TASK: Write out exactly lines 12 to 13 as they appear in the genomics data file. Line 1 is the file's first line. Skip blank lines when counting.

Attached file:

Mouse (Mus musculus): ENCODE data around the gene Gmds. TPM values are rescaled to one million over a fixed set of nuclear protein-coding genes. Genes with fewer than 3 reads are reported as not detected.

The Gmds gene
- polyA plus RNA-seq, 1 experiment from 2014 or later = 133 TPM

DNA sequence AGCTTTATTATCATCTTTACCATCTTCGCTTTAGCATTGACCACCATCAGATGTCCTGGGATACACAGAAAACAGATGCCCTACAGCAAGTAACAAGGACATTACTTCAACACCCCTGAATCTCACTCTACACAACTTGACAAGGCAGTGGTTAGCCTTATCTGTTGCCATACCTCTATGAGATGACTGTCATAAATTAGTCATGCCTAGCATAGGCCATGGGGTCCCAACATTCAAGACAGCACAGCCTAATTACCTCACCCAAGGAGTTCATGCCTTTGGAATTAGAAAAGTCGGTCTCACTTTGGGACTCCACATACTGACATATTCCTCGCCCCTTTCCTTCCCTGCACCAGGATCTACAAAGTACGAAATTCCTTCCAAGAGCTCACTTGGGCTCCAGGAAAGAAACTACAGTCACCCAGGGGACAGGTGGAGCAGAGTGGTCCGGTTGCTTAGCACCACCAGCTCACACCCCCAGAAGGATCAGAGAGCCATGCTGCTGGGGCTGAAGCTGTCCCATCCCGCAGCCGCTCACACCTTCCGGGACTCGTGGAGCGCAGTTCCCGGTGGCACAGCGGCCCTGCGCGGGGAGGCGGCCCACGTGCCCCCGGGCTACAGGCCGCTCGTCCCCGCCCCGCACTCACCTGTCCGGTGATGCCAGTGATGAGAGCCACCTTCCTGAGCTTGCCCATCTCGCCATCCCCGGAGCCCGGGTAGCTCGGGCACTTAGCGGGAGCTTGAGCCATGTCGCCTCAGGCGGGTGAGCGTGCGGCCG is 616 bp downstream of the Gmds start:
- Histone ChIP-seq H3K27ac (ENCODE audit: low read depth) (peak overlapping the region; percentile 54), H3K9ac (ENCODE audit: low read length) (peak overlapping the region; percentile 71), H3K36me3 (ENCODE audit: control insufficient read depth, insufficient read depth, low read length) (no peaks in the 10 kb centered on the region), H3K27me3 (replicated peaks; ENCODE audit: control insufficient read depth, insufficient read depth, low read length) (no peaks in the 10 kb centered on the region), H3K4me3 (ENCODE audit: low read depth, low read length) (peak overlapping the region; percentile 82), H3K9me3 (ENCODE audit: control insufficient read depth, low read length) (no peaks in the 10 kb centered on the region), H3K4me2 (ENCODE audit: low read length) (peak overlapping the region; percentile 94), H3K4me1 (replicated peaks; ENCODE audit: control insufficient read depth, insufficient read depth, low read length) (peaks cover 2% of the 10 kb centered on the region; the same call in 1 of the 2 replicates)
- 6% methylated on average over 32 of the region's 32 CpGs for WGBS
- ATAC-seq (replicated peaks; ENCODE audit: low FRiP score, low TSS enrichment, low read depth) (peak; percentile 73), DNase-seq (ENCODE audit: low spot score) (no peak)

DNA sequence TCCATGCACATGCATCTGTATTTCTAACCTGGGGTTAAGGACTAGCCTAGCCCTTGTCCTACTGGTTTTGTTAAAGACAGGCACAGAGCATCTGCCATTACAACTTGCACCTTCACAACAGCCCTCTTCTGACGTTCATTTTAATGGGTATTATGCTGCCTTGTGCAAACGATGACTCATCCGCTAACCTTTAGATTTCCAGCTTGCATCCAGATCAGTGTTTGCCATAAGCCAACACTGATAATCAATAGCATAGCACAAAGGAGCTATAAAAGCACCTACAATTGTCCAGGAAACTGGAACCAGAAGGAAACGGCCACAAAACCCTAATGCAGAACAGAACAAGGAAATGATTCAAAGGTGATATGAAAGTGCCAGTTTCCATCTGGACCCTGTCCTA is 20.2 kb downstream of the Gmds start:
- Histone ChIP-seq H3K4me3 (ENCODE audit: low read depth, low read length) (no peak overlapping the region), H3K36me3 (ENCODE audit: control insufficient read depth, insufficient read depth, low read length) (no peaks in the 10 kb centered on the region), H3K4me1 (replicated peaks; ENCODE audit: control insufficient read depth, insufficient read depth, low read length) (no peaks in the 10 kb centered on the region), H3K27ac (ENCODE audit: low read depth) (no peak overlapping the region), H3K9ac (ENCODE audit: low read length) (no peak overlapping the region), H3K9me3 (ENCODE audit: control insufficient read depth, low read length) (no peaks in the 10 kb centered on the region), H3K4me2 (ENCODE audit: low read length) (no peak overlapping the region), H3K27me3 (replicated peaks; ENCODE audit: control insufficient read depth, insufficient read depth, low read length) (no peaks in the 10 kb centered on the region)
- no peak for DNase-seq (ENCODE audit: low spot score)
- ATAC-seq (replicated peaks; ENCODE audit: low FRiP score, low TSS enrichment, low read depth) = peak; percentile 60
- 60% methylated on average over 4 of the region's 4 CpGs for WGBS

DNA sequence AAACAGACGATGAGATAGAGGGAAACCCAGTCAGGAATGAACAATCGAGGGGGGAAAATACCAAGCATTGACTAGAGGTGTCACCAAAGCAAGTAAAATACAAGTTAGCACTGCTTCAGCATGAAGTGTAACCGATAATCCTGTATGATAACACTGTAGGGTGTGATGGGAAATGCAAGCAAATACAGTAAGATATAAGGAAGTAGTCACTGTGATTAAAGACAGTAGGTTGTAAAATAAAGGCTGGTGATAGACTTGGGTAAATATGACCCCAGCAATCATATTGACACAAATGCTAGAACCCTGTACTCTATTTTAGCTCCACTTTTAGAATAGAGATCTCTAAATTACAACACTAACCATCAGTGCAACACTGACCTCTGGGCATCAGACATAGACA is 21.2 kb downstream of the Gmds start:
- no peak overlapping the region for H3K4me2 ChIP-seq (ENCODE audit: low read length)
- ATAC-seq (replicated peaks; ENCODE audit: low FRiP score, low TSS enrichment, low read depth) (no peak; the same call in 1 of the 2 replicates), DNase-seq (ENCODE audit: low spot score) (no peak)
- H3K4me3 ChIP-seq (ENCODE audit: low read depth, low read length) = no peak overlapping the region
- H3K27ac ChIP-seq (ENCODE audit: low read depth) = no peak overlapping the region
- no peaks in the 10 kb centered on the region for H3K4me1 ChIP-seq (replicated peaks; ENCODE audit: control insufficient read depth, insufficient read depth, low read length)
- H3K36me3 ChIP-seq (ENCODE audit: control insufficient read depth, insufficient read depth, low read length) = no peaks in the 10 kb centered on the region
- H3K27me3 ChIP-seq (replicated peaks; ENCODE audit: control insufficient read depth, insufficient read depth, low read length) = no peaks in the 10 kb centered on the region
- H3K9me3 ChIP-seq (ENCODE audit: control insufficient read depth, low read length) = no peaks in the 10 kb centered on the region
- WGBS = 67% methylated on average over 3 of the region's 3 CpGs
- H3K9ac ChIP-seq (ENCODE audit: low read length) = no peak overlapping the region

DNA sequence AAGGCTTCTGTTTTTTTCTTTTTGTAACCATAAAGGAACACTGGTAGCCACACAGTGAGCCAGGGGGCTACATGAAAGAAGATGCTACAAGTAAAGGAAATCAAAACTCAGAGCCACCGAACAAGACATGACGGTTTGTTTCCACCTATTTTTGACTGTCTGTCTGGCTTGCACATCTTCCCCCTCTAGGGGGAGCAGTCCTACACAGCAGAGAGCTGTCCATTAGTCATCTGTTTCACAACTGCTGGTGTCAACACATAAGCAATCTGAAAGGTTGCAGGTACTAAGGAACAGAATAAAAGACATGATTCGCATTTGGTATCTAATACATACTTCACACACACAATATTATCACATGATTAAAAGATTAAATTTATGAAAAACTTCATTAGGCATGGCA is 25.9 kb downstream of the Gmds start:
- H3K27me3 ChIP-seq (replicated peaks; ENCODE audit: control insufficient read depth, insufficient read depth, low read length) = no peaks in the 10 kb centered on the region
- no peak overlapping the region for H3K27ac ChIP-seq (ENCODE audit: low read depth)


- 60% methylated on average over 4 of the region's 4 CpGs for WGBS

DNA sequence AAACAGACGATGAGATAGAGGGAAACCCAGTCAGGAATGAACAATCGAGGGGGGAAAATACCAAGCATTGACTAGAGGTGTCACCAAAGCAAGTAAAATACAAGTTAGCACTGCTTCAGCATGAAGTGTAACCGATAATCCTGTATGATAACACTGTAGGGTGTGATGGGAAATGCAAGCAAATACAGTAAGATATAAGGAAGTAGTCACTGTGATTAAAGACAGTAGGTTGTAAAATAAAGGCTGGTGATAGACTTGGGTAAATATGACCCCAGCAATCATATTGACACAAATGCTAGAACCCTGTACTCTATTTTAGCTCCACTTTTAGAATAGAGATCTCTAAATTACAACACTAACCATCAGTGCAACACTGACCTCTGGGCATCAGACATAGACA is 21.2 kb downstream of the Gmds start: